In 2012, China's space technology stands at roughly the same level as that of the United States and the Soviet Union in the mid-1960s: The country has established an effective satellite launch capability and has placed a handful of humans into space. The Chinese have even conducted spacewalks.
Assuming its booming bubble-economy doesn't burst anytime soon, the Eastern power is just getting started. China has an established record of setting and meeting modest, achievable goals in its space program and, unlike its predecessors, can build upon advances in rocketry and available technology.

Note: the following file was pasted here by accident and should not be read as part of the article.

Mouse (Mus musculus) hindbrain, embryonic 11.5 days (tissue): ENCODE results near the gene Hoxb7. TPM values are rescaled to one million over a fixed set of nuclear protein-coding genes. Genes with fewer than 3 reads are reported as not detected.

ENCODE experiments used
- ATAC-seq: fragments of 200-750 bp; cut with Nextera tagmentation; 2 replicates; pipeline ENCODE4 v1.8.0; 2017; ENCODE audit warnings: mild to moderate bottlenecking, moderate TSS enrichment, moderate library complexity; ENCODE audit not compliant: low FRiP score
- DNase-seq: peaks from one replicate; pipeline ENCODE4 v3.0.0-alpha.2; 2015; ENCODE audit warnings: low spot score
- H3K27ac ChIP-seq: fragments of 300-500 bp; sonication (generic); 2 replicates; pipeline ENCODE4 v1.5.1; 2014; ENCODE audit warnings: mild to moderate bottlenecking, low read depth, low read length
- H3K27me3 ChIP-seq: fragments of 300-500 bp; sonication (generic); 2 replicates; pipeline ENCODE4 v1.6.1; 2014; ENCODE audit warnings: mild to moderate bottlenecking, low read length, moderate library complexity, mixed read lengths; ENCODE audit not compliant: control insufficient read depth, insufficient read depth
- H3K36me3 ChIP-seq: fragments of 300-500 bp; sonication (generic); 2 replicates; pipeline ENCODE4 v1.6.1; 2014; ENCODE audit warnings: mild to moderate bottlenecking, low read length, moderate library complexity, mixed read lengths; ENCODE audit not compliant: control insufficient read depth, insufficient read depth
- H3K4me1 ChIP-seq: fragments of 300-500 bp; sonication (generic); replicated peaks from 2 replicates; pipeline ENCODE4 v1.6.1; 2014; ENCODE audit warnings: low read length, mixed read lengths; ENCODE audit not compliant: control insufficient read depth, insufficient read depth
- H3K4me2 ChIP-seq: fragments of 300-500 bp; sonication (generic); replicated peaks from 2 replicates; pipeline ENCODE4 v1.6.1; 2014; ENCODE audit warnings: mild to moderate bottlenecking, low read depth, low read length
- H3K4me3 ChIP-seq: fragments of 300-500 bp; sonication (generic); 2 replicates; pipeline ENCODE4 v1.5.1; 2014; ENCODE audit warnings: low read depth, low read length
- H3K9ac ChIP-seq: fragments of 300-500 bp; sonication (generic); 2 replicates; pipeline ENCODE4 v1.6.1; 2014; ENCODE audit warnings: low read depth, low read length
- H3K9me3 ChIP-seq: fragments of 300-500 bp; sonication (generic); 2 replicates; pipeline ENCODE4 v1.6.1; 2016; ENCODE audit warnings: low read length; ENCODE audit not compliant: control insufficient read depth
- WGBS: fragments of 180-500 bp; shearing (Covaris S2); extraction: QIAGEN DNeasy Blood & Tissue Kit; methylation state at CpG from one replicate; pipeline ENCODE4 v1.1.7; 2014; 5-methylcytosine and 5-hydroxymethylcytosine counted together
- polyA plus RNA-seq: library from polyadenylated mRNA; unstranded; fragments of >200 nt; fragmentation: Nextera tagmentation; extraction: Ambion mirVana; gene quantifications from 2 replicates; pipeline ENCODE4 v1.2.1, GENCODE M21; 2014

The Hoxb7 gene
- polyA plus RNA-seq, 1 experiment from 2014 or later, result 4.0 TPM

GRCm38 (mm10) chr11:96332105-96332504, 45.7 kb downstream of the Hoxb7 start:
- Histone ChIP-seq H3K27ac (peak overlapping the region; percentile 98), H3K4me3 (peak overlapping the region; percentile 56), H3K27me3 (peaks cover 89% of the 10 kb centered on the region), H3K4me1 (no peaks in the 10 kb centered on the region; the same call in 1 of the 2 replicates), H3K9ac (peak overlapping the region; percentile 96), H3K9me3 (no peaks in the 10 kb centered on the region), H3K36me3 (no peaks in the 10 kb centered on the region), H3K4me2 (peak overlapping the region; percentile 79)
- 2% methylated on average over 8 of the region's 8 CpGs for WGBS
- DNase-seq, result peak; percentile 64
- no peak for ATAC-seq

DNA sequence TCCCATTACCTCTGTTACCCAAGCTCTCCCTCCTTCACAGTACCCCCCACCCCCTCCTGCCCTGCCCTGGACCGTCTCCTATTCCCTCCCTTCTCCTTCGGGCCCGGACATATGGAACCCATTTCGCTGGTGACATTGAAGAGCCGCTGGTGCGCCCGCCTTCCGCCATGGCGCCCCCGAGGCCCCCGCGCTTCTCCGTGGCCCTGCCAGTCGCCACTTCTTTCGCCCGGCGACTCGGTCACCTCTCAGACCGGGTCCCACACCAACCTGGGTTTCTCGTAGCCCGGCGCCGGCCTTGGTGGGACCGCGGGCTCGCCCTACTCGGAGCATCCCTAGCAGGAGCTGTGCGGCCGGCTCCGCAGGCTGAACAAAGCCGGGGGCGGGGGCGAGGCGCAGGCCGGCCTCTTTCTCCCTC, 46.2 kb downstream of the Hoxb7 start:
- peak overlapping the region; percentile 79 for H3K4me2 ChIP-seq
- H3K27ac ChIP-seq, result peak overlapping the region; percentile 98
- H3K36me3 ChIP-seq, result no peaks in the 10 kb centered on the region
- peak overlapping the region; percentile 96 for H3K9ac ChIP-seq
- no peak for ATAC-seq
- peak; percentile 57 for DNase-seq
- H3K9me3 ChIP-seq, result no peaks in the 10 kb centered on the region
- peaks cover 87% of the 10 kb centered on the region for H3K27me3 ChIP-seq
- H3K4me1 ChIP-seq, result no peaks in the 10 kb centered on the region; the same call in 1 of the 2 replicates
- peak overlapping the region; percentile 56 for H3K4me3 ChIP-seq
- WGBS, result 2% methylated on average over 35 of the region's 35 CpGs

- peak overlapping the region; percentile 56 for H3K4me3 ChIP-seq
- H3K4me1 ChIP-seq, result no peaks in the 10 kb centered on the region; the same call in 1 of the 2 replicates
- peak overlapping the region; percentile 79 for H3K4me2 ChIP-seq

According to China's space agency, between 2006 and 2011, the nation achieved 67 successful launches and placed 79 spacecraft into orbit, including satellites for Earth observation, communication, navigation and scientific testing. Its lunar probes, Chang'e-1 and Chang'e-2 (named for a Chinese moon goddess), have also orbited and mapped the moon [source: China IOSC].
If China continues along this path, it will soon rise to status as a space power on a par with the Unites States or Russia, and if those nations do not act to maintain parity, it may well surpass them.
After all, as we'll see in the next section, the slow and steady approach has its benefits.